OBJETIVO: A gastroplastia com anastomose gastrojejunal em Y de Roux é uma operação popular e bem sucedida no tratamento da obesidade grave. Ela restringe seriamente a ingestão e moderadamente a absorção do alimento, potencialmente abrindo caminho para desnutrição especialmente no primeiro ano, antes que o paciente se adapte à nova condição. Com o propósito de documentar a real ingestão neste período, um estudo prospectivo observacional foi executado.
MÉTODO: Quarenta pacientes consecutivos foram investigados por recordatório de 24 horas a cada três meses após a operação, até um ano. Apenas mulheres foram arroladas para maior homogeneidade da amostra. Todas receberam diariamente um suplemento vitamínico-mineral, como rotina pós-operatória. Um questionário foi empregado abordando alterações gerais, nutricionais e gastrointestinais assim como consumo de medicamentos. Os ganhos dietéticos foram analisados mediante o programa Virtual Nutri (São Paulo, SP, Brasil).
RESULTADOS: A resposta cirúrgica situou-se dentro da faixa esperada, com perda de cerca de 67% do excesso de peso após um ano, e o mesmo ocorreu com sintomas gastrointestinais e necessidades medicamentosas. A quantidade de energia diária nas quatro ocasiões foi de 529,4±47,5, 710,9± 47,7, 833,2± 72,0 e 866,2± 95,1 kcal/dia (média ± erro padrão da média), e o aumento do consumo de proteína foi da mesma proporção nos 6 e 9 meses e com redução em 12 meses. Consequentemente mesmo após um ano as pacientes estavam abaixo das recomendações usuais de calorias e proteínas. A contribuição da dieta no tocante a ferro e zinco também mostrou-se inadequada, embora quadros deficitários tenham provavelmente sido abortados pelo suplemento utilizado.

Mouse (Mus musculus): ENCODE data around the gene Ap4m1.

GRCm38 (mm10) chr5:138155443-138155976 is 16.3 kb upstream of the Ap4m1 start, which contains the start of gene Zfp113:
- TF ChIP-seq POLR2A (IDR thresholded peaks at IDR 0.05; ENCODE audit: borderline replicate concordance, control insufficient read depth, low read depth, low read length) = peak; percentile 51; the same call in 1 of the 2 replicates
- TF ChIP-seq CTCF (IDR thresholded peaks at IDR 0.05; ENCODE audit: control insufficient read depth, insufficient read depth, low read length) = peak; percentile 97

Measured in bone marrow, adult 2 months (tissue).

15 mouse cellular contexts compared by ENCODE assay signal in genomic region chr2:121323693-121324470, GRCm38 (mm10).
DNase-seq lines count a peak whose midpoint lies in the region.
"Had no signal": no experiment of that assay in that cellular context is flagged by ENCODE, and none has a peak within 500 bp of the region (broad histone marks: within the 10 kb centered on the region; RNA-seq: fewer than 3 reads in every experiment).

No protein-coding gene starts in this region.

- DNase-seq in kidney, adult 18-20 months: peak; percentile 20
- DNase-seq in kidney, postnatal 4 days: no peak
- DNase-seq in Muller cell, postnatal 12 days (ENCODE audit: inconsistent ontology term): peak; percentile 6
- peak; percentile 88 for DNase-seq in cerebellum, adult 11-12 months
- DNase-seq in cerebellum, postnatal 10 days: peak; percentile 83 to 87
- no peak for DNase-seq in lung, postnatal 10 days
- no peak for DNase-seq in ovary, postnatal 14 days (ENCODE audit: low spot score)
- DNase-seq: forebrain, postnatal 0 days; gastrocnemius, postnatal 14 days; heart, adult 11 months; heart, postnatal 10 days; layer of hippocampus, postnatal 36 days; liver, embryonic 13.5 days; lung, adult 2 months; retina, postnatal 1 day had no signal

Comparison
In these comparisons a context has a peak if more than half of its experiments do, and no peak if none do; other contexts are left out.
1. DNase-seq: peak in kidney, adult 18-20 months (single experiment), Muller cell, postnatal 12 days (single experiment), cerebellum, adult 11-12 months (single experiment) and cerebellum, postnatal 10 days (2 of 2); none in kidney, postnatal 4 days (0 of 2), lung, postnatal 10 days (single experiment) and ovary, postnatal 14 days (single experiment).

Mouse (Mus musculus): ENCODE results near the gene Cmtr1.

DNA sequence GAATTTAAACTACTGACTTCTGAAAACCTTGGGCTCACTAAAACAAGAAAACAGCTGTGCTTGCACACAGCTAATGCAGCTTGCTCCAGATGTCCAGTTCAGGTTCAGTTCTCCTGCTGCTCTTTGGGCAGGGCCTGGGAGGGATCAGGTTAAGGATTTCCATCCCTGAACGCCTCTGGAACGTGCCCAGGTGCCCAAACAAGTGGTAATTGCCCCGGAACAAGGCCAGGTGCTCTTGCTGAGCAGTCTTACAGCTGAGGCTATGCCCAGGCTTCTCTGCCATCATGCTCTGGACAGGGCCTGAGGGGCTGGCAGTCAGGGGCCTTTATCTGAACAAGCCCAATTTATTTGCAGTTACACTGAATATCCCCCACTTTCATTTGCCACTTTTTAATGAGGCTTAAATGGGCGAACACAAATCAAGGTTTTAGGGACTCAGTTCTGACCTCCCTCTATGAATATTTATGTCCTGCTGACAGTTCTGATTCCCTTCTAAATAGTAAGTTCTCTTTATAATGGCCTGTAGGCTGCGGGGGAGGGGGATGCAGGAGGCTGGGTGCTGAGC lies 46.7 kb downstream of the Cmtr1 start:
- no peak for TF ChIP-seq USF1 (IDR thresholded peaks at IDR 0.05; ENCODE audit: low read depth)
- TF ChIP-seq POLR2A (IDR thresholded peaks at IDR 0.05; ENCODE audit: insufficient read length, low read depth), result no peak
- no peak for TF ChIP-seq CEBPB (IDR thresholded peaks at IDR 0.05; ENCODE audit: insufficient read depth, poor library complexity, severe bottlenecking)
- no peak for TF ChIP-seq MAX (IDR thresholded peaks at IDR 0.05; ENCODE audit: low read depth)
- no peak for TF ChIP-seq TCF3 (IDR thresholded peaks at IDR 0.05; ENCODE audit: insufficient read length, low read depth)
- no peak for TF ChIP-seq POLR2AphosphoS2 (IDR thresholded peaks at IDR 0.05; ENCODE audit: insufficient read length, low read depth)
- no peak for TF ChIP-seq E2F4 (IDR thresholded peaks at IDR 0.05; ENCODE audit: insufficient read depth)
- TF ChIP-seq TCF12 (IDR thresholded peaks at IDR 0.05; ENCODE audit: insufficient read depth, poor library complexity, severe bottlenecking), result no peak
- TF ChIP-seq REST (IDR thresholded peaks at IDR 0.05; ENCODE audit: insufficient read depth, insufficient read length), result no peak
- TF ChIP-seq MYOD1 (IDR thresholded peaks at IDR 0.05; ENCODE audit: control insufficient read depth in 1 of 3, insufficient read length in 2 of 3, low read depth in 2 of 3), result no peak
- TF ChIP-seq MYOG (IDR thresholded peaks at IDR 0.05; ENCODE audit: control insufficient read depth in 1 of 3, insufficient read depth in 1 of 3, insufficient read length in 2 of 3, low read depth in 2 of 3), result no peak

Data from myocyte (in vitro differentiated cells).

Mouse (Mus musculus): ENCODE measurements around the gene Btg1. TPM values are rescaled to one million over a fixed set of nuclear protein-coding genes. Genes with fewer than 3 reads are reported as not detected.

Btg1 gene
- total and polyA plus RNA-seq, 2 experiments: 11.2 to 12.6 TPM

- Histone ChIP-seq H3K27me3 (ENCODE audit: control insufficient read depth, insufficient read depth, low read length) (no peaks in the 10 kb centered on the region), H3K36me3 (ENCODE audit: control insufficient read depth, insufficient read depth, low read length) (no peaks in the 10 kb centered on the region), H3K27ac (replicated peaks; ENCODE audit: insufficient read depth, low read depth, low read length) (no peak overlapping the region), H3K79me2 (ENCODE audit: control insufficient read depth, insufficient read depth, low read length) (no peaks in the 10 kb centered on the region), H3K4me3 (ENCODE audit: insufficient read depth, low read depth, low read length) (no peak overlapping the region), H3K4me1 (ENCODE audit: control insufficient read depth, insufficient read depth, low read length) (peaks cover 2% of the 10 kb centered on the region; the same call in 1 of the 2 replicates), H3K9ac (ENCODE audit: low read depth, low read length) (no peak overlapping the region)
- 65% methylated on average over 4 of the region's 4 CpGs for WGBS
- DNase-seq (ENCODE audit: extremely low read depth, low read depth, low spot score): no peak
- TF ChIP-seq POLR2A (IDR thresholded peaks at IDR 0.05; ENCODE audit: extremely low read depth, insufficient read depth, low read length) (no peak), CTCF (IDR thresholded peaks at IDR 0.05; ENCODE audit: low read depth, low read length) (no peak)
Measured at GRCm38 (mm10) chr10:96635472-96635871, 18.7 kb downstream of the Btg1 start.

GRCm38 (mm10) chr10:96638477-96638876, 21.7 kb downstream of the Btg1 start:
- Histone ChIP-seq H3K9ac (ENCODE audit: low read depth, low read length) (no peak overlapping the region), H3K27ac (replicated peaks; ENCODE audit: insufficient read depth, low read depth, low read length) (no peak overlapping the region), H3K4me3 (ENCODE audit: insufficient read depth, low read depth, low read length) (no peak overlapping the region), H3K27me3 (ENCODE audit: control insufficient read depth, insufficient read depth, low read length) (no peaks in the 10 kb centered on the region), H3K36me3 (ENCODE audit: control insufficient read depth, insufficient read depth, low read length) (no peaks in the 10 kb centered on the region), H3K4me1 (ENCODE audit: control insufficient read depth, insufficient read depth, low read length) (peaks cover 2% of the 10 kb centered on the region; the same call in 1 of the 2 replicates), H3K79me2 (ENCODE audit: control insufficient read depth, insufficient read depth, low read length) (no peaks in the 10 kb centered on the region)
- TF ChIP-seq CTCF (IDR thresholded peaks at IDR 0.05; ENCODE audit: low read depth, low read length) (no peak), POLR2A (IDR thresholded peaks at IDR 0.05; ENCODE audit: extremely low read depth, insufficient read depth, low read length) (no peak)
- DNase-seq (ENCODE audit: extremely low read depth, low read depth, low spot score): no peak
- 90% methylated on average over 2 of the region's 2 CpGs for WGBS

CONCLUSÕES: 1) O risco para desnutrição pos-operatória ficou demonstrado até um ano, e a melhora espontânea da ingestão de alimentos revelou-se lenta e ineficiente; 2) Protocolos específicos deveriam ser elaborados visando melhorar a nutrição e a saúde na fase pós-operatória, até que se verifique uma adaptação dietética satisfatória;

Unitermos: Obesidade mórbida. Operação bariátrica . Gastroplastia. Ingestão dietética. Desnutrição calórico-proteica. Recordatório alimentar




Obesity is a multifactorial chronic condition, and excessive food intake is not necessarily the main etiologic mechanism. Therefore, a multidisciplinary approach is always recommended in the management of this disease.1 Nevertheless, the current mainstay of anti-obesity treatment in the case of morbidly obese subjects is drastic surgical reduction of food utilization by means of restrictive, malabsorptive, or mixed interventions.2,3